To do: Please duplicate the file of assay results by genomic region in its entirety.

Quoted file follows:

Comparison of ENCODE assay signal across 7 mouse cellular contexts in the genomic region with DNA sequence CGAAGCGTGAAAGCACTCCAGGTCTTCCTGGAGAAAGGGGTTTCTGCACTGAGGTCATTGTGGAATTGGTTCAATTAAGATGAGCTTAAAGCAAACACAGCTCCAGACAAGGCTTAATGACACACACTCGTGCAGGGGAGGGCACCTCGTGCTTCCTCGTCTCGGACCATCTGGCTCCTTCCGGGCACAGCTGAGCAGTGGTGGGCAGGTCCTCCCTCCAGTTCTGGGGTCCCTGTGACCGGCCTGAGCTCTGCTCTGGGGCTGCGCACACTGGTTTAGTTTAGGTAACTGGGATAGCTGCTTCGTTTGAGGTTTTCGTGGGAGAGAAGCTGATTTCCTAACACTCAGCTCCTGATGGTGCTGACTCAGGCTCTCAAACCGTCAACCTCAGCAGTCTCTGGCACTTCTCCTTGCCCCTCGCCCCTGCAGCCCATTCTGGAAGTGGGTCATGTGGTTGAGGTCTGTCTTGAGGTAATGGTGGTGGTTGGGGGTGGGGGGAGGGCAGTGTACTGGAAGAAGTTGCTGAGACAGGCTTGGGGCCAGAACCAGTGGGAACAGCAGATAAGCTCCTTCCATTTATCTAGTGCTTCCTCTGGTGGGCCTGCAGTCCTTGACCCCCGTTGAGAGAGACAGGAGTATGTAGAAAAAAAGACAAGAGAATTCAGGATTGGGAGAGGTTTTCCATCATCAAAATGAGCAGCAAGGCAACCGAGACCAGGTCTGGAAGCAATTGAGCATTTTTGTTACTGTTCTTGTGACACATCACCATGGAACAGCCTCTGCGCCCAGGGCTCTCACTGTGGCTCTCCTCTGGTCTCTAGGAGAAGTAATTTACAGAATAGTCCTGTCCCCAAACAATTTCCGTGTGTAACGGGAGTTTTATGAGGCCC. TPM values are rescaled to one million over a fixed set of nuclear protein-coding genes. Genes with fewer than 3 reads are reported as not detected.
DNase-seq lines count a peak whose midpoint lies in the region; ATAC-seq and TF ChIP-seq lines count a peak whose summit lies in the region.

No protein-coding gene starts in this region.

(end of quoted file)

Comparison of ENCODE assay signal across 7 mouse cellular contexts in the genomic region with DNA sequence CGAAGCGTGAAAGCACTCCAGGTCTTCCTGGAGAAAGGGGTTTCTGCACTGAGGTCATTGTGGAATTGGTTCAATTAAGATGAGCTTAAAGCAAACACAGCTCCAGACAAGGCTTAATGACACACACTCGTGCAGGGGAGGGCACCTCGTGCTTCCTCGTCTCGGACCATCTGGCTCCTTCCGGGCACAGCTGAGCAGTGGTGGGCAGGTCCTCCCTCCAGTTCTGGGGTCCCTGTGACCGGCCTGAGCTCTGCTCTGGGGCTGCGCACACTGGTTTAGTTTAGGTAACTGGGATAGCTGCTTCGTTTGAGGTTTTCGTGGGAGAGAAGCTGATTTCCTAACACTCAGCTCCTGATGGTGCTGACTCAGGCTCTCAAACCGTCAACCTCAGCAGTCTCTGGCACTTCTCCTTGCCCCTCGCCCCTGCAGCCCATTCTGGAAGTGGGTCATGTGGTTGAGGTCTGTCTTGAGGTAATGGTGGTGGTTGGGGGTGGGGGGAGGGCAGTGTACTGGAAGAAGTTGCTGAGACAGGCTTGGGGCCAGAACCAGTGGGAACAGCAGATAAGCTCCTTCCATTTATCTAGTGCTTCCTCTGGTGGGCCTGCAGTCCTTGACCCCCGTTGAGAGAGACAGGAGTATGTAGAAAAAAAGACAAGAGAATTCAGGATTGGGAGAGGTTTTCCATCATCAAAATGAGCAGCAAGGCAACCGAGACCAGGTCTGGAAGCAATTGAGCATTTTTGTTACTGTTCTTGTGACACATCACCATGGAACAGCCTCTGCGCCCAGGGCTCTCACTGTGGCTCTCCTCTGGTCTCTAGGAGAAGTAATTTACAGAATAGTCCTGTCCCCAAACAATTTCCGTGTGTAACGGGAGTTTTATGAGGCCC. TPM values are rescaled to one million over a fixed set of nuclear protein-coding genes. Genes with fewer than 3 reads are reported as not detected.
DNase-seq lines count a peak whose midpoint lies in the region; ATAC-seq and TF ChIP-seq lines count a peak whose summit lies in the region.

No protein-coding gene starts in this region.